Transparency activist Commodore Lokesh Batra, dedicated to promoting electoral transparency, has filed multiple RTIs with the election commission seeking details on the electoral bond scheme. Last year, he submitted another RTI to the ECI, requesting a list of political parties that had complied with the Commission’s directive to submit details of Electoral Bonds in sealed covers. However, the ECI refused to disclose this information. In a conversation with me, Commodore Batra expressed his frustration, noting that such fundamental information was withheld by the ECI without proper justification. “The election commission cited Section-8(1)(b) of the RTI Act for its refusal, which pertains to information explicitly prohibited from publication by any court or whose disclosure might constitute contempt of court. I challenged this refusal through an appeal, pointing out that the Supreme Court had not imposed any ban on the publication of such information. What should have been readily available and transparent following the 2019 order of the apex court has now been shrouded in opacity. The ECI appears to be concealing information without presenting sound reasons for refusal to share even such basic information.”

While the ECI has not been proactive in making political parties accountable to the public so that free and fair elections can be conducted, what is even more mind boggling are the numbers. The figures related to electoral bonds for the fiscal year 2023-24 up until January 2024 are staggering, totaling ₹45,09,51,22,000. To put this into perspective, that’s ₹4509 crores, 51 lakhs, and 22 thousand. It’s important to note that this only covers a 10-month span. The increase from the previous year is astonishing; in the fiscal year 2022-23, the total was ₹28,00,36,01,000, which breaks down to ₹2800 crores, 36 lakhs, and one thousand rupees. The BJP has been the recipient of the majority of all contributions made through electoral bonds. Further scrutiny of the data shows that ninety-four percent of these funds were donated in one crore denominations. Moreover, the proportion of income from unidentified sources for national parties escalated from 66% in the period from 2014-15 to 2016-17, to 72% between 2018-19 and 2021-22. Specifically, from 2019-20 to 2021-22, income from electoral bonds constituted 81% of the total undisclosed income of national parties. This trend starkly shows the growing reliance on political funding from anonymous sources, effectively keeping the citizens in the dark and undermining the very foundations of our democracy.

In what can be called as the biggest triumph for the citizens of India, the Supreme Court’s recent ruling mandates the State Bank of India (SBI) to disclose complete details of all electoral bonds purchased. This includes the date of each bond’s purchase, the identity of the purchaser, and the denomination of the purchased bond. Additionally, the Election Commission of India is instructed to make this information publicly available on its official website by March 13, 2024. This directive brings the public closer to uncovering the identities of anonymous donors, revealing who gave what, when, and how. We may also get to know the biggest question: why these donations were made as the names of donors and the corresponding timelines of donations could serve as tip-offs and be a catalyst for journalists to investigate stories related to quid pro quo deals between corporates and respective state governments or the central government.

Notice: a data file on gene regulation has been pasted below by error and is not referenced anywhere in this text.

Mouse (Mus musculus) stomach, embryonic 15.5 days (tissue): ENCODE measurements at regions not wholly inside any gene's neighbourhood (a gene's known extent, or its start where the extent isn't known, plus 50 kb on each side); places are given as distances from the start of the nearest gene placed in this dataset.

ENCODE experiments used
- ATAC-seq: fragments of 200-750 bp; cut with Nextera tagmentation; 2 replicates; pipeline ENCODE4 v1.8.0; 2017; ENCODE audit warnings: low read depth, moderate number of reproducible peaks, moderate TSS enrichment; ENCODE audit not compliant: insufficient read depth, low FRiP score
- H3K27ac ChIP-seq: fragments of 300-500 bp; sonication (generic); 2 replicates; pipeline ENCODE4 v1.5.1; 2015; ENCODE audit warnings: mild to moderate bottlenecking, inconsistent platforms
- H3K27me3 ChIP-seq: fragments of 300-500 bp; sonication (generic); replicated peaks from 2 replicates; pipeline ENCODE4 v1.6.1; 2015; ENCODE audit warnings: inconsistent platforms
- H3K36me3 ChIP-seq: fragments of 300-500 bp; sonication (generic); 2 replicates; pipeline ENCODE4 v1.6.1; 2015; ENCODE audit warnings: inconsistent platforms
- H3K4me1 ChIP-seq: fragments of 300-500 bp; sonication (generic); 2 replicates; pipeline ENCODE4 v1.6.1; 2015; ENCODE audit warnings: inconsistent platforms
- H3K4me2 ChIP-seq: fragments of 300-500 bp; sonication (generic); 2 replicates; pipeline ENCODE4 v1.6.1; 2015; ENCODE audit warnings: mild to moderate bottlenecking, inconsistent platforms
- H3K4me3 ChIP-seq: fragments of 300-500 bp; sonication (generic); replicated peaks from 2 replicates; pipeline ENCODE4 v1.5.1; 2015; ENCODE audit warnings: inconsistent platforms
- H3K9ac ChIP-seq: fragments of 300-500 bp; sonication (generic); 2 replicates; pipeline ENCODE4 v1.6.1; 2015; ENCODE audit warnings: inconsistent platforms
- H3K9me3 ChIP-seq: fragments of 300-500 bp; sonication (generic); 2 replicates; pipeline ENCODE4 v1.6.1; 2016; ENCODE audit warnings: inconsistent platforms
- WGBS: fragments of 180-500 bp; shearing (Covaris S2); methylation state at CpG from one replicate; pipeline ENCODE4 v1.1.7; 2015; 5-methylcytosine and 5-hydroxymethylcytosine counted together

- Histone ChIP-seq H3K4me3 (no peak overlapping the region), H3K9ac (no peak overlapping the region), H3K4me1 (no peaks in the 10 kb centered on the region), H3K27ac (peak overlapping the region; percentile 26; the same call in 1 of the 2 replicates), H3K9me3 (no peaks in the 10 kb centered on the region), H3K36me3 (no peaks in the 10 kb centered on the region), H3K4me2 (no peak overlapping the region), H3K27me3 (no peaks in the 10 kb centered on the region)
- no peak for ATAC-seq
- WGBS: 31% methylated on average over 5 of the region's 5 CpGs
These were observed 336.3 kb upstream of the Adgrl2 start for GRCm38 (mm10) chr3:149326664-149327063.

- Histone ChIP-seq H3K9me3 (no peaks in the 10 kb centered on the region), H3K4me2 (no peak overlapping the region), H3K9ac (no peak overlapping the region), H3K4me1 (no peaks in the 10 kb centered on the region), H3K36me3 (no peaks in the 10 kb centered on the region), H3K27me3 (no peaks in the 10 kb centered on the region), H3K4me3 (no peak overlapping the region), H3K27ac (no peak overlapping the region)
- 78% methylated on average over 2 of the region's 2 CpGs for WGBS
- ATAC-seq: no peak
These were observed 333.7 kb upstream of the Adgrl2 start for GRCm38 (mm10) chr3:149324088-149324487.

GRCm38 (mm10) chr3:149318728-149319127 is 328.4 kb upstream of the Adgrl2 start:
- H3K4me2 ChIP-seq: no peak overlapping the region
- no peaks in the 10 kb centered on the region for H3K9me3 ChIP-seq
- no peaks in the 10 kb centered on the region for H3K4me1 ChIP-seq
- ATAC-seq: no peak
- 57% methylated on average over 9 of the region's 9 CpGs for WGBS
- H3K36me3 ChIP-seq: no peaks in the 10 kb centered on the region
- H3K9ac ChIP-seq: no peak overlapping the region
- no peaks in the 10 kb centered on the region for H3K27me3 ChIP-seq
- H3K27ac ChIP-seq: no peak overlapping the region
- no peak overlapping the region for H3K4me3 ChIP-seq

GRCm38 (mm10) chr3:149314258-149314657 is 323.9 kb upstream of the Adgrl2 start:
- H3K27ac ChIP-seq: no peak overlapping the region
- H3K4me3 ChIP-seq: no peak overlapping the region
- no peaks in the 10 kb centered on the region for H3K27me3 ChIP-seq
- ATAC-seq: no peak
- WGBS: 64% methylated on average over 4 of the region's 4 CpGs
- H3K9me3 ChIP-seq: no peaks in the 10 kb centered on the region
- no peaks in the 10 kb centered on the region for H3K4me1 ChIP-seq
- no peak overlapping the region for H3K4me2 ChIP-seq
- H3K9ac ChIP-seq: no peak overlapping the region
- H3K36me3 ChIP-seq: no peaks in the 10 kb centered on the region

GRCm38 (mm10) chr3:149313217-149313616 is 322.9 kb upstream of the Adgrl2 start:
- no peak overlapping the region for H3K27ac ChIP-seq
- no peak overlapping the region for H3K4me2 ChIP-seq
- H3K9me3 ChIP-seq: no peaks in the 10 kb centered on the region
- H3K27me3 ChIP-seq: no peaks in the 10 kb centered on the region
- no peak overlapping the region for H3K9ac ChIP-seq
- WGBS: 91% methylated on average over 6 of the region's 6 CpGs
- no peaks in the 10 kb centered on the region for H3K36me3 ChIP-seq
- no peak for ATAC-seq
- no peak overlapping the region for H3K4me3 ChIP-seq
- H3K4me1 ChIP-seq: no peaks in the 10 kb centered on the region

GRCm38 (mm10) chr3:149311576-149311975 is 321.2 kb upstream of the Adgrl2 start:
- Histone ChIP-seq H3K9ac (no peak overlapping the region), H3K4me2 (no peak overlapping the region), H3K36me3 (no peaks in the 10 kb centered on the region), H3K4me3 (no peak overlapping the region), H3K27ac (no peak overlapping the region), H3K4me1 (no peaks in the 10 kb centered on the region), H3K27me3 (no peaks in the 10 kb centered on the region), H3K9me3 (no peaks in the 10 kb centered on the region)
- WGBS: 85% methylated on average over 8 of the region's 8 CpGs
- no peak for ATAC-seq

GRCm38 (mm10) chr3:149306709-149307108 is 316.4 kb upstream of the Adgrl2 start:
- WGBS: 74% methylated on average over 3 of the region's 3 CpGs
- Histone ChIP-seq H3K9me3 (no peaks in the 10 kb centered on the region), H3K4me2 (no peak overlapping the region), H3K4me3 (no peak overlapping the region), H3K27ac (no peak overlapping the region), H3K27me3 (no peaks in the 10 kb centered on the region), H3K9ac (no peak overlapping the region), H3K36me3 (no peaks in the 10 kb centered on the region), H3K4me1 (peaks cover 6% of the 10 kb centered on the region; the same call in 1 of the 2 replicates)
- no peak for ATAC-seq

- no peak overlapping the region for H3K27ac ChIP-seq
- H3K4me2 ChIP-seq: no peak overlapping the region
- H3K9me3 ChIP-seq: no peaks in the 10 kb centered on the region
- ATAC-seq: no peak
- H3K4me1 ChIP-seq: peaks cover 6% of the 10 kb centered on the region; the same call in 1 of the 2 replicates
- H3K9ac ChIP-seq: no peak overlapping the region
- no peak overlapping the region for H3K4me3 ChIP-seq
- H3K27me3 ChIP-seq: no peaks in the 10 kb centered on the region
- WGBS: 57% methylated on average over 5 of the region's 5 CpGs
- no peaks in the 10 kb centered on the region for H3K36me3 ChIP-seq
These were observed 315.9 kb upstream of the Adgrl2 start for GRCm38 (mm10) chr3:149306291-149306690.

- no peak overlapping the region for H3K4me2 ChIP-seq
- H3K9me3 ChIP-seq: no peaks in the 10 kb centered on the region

Political contributions made in return for favours falls under the category of money laundering under the Prevention of Money Laundering Act, 2002. The Financial Action Task Force states that its member states have a duty to oversee and prevent any form of money laundering that involves political party contributions. Moreover, Article 7(3) of the United Nations Convention against Corruption, 2003 mandates that signatory nations, including India, must enhance the transparency of political financing for both candidates and parties. Then, the undeniable fact is that this kind of blatant money laundering, which kept the public in the dark, was carried out by political parties for many years, as some institutions watched on in muted silence. In the name of curbing black money, the biggest con was unleashed on democracy and the people of our country. The Supreme Court has finally put a full stop to this. But is the fight really over?

Prof. Jagdeep S Chhokar, Founding Member and Trustee of the Association for Democratic Reforms (ADR), which is among the petitioners in the Supreme Court, cleared the air, “We are very pleasantly surprised by the Supreme Court’s verdict. This ruling is a step towards reinstating the public’s trust in democracy, the rule of law, and the Supreme Court itself. However, the powerful beneficiaries might resort to filing a review petition in the court, or we may encounter other kinds of obstacles. The fight is not over”.

The Supreme Court has laid the foundation for reform with its verdict, though arriving late. Yet, the real battle begins now. Until constitutional bodies and institutions in the country act independently and firmly oppose such blatant corruption, the government will continue to devise new methods for institutionalising corruption, just like the electoral bond scheme. What India requires at this juncture is institutional accountability and independence. We need institutions that do not become pawns in the hands of the governing powers. A strong foundation has been laid through the verdict but the battle is far from over.


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The Supreme Court’s landmark verdict on electoral bonds, marks a critical step towards transparency in political funding. Despite its limited impact on the imminent elections, it lays a crucial foundation for future reforms but the battle for complete transparency and accountability in electoral finance, however, is far from over.
Electoral Bonds: Beyond the Verdict, the Fight for Free and Fair Elections is Far From Over